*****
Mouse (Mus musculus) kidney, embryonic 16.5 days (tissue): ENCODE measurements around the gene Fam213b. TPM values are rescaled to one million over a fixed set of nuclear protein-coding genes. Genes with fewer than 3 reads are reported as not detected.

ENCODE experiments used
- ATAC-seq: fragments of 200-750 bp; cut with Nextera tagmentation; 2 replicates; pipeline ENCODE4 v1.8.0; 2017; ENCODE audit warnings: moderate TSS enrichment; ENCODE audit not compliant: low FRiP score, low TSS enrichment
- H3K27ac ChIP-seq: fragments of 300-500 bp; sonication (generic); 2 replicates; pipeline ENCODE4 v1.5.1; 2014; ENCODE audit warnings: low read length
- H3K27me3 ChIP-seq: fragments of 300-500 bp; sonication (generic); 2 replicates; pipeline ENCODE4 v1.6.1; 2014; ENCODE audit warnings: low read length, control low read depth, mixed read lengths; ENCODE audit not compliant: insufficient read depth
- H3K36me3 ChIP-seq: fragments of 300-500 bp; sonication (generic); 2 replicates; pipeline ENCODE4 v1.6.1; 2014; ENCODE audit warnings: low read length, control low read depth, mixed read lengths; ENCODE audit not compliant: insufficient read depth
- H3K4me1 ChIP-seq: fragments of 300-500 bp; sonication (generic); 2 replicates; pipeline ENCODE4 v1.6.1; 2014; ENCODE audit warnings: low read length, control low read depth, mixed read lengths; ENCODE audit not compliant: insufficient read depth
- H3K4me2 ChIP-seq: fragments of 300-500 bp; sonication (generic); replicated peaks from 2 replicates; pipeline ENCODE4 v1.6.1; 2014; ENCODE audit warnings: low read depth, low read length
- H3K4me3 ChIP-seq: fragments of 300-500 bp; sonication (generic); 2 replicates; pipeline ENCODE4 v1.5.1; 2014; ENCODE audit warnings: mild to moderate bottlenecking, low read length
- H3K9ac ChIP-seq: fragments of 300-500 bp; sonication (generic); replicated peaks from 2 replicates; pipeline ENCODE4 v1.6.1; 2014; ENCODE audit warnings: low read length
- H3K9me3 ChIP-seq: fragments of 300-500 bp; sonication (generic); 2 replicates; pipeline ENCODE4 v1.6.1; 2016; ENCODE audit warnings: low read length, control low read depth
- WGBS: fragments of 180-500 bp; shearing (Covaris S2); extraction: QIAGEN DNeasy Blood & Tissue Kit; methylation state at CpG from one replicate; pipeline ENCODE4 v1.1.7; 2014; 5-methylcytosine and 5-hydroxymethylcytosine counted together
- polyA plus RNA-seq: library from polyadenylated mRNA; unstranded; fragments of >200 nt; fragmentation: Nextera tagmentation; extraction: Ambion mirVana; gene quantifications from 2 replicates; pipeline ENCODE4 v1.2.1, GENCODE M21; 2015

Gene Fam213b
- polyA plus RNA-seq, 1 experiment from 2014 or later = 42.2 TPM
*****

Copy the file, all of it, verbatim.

Mouse (Mus musculus) kidney, embryonic 16.5 days (tissue): ENCODE measurements around the gene Fam213b. TPM values are rescaled to one million over a fixed set of nuclear protein-coding genes. Genes with fewer than 3 reads are reported as not detected.

ENCODE experiments used
- ATAC-seq: fragments of 200-750 bp; cut with Nextera tagmentation; 2 replicates; pipeline ENCODE4 v1.8.0; 2017; ENCODE audit warnings: moderate TSS enrichment; ENCODE audit not compliant: low FRiP score, low TSS enrichment
- H3K27ac ChIP-seq: fragments of 300-500 bp; sonication (generic); 2 replicates; pipeline ENCODE4 v1.5.1; 2014; ENCODE audit warnings: low read length
- H3K27me3 ChIP-seq: fragments of 300-500 bp; sonication (generic); 2 replicates; pipeline ENCODE4 v1.6.1; 2014; ENCODE audit warnings: low read length, control low read depth, mixed read lengths; ENCODE audit not compliant: insufficient read depth
- H3K36me3 ChIP-seq: fragments of 300-500 bp; sonication (generic); 2 replicates; pipeline ENCODE4 v1.6.1; 2014; ENCODE audit warnings: low read length, control low read depth, mixed read lengths; ENCODE audit not compliant: insufficient read depth
- H3K4me1 ChIP-seq: fragments of 300-500 bp; sonication (generic); 2 replicates; pipeline ENCODE4 v1.6.1; 2014; ENCODE audit warnings: low read length, control low read depth, mixed read lengths; ENCODE audit not compliant: insufficient read depth
- H3K4me2 ChIP-seq: fragments of 300-500 bp; sonication (generic); replicated peaks from 2 replicates; pipeline ENCODE4 v1.6.1; 2014; ENCODE audit warnings: low read depth, low read length
- H3K4me3 ChIP-seq: fragments of 300-500 bp; sonication (generic); 2 replicates; pipeline ENCODE4 v1.5.1; 2014; ENCODE audit warnings: mild to moderate bottlenecking, low read length
- H3K9ac ChIP-seq: fragments of 300-500 bp; sonication (generic); replicated peaks from 2 replicates; pipeline ENCODE4 v1.6.1; 2014; ENCODE audit warnings: low read length
- H3K9me3 ChIP-seq: fragments of 300-500 bp; sonication (generic); 2 replicates; pipeline ENCODE4 v1.6.1; 2016; ENCODE audit warnings: low read length, control low read depth
- WGBS: fragments of 180-500 bp; shearing (Covaris S2); extraction: QIAGEN DNeasy Blood & Tissue Kit; methylation state at CpG from one replicate; pipeline ENCODE4 v1.1.7; 2014; 5-methylcytosine and 5-hydroxymethylcytosine counted together
- polyA plus RNA-seq: library from polyadenylated mRNA; unstranded; fragments of >200 nt; fragmentation: Nextera tagmentation; extraction: Ambion mirVana; gene quantifications from 2 replicates; pipeline ENCODE4 v1.2.1, GENCODE M21; 2015

Gene Fam213b
- polyA plus RNA-seq, 1 experiment from 2014 or later = 42.2 TPM